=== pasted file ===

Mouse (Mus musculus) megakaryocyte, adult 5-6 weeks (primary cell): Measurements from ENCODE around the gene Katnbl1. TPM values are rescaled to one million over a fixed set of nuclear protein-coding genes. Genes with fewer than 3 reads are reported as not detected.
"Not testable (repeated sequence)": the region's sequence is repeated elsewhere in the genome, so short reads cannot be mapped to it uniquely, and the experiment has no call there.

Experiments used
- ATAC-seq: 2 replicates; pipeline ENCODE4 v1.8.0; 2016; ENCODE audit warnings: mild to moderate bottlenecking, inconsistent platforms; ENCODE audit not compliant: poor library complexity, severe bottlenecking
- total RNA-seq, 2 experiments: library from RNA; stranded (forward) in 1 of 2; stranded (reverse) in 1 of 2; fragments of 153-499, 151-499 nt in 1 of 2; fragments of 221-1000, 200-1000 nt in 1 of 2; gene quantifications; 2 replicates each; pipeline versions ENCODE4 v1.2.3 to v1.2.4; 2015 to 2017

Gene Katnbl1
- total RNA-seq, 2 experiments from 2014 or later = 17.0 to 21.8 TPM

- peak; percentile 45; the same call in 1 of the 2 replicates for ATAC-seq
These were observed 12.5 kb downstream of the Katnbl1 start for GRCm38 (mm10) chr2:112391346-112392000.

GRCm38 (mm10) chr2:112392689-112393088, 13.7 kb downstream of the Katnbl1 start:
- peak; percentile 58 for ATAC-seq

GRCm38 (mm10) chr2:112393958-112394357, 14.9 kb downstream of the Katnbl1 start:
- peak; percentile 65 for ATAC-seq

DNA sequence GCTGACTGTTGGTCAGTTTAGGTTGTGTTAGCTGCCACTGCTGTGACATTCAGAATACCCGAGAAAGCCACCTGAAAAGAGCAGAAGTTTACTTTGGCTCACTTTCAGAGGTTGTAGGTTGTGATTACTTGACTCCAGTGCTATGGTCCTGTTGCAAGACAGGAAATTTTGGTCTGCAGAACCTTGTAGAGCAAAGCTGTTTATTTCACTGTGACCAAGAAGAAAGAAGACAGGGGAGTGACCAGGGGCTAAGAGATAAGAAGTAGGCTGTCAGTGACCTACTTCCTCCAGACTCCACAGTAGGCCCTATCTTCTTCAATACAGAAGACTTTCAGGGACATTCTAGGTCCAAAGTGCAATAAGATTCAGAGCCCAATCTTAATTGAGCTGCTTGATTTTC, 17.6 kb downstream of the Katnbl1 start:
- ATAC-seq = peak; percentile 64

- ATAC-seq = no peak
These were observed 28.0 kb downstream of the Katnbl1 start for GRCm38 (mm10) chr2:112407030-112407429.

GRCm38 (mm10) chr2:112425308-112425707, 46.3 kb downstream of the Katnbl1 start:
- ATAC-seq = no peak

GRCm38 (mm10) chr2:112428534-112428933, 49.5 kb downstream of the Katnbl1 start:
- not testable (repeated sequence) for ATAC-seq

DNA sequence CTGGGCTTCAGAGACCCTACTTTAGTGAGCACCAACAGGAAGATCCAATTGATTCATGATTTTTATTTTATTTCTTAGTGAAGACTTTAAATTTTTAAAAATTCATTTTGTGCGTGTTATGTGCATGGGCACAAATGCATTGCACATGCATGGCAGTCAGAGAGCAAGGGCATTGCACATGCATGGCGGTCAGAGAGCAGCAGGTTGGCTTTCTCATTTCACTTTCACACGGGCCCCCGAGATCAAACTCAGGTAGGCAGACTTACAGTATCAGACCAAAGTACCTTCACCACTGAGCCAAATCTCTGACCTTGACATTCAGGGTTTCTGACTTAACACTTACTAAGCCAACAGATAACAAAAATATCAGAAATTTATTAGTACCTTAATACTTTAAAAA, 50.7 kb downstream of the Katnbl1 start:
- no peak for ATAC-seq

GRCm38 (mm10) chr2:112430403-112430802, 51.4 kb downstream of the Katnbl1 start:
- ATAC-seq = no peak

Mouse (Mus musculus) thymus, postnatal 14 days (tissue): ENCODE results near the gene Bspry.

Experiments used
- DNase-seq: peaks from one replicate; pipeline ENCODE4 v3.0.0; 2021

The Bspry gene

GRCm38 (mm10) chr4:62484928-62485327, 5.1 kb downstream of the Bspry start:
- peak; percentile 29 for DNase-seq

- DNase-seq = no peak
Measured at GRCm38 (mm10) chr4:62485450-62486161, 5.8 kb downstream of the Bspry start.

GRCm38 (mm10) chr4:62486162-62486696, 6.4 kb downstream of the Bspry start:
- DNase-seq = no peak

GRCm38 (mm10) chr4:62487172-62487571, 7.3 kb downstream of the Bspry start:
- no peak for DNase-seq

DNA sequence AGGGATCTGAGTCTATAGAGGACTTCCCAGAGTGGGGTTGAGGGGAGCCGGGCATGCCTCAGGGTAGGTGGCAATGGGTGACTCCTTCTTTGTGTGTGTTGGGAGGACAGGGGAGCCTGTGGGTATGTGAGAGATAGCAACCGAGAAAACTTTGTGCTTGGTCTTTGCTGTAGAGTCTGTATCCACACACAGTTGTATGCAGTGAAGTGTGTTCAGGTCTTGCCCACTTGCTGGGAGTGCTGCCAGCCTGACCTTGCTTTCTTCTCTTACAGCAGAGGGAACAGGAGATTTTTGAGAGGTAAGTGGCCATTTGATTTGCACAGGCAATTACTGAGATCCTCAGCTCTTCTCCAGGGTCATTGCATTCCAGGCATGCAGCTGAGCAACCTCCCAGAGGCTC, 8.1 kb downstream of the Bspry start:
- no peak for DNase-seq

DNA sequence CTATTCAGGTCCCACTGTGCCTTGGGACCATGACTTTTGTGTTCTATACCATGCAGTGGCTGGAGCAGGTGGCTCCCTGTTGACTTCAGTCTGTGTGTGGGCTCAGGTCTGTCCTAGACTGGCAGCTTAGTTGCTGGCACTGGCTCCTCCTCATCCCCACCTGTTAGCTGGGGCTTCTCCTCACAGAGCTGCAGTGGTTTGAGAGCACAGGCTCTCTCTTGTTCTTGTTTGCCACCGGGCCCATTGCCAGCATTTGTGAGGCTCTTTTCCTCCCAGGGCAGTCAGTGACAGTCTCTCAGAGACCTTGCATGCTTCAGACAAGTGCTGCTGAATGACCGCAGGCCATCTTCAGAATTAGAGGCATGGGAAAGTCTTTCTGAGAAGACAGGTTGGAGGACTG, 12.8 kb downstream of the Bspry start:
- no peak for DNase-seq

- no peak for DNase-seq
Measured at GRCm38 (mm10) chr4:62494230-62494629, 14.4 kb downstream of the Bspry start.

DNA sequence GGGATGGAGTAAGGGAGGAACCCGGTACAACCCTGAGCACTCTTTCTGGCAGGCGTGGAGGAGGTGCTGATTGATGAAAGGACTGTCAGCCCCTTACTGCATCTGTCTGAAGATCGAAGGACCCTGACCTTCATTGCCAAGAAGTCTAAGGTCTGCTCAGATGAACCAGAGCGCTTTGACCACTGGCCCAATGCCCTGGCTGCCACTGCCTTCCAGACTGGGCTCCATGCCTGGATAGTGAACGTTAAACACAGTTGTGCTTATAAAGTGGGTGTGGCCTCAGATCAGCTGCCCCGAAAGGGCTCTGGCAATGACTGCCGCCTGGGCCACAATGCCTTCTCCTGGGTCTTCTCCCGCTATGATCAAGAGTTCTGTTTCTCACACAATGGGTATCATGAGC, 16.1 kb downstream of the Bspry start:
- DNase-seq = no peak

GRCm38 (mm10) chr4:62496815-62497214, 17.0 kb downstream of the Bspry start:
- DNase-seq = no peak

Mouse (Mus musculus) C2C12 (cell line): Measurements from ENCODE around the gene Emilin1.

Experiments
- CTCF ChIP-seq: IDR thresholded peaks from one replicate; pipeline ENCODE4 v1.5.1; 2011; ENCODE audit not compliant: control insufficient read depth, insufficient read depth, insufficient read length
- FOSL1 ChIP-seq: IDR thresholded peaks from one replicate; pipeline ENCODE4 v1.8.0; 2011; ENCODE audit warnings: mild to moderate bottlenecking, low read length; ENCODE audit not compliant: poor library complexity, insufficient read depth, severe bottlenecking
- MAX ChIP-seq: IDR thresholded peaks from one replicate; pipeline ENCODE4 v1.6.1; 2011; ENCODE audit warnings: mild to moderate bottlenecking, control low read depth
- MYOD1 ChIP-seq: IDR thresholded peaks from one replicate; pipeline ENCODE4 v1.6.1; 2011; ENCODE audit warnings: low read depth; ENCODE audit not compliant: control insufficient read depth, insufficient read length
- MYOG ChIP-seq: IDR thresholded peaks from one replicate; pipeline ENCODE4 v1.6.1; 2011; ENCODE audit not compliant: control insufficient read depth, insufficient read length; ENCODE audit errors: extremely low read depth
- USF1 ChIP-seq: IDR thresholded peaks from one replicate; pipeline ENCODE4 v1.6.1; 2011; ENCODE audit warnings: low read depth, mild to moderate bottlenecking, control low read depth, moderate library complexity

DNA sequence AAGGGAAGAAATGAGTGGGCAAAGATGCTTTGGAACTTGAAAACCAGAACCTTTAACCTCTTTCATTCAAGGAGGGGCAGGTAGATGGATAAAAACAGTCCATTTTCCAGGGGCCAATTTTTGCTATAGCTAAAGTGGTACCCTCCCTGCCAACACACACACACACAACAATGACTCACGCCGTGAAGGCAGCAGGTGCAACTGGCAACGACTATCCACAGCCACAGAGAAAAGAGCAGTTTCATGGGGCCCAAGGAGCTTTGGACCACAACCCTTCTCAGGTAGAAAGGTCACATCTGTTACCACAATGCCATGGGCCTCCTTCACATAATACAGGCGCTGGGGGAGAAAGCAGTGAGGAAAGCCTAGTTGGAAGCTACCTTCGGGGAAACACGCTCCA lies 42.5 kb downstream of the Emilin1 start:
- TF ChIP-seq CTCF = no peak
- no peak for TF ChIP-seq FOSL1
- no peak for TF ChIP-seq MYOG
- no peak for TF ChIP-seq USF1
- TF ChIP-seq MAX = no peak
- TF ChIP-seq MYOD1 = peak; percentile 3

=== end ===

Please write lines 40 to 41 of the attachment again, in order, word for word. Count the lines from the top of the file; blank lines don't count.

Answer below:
DNA sequence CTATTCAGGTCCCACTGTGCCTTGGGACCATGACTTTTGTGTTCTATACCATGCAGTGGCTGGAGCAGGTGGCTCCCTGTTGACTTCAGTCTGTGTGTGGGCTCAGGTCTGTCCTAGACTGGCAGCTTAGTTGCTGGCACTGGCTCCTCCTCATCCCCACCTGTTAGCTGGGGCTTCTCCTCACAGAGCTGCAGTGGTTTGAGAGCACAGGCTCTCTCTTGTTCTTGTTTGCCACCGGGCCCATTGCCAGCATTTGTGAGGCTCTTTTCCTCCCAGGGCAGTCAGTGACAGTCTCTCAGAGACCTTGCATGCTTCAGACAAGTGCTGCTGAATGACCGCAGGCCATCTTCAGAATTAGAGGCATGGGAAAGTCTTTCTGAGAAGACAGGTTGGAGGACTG, 12.8 kb downstream of the Bspry start:
- no peak for DNase-seq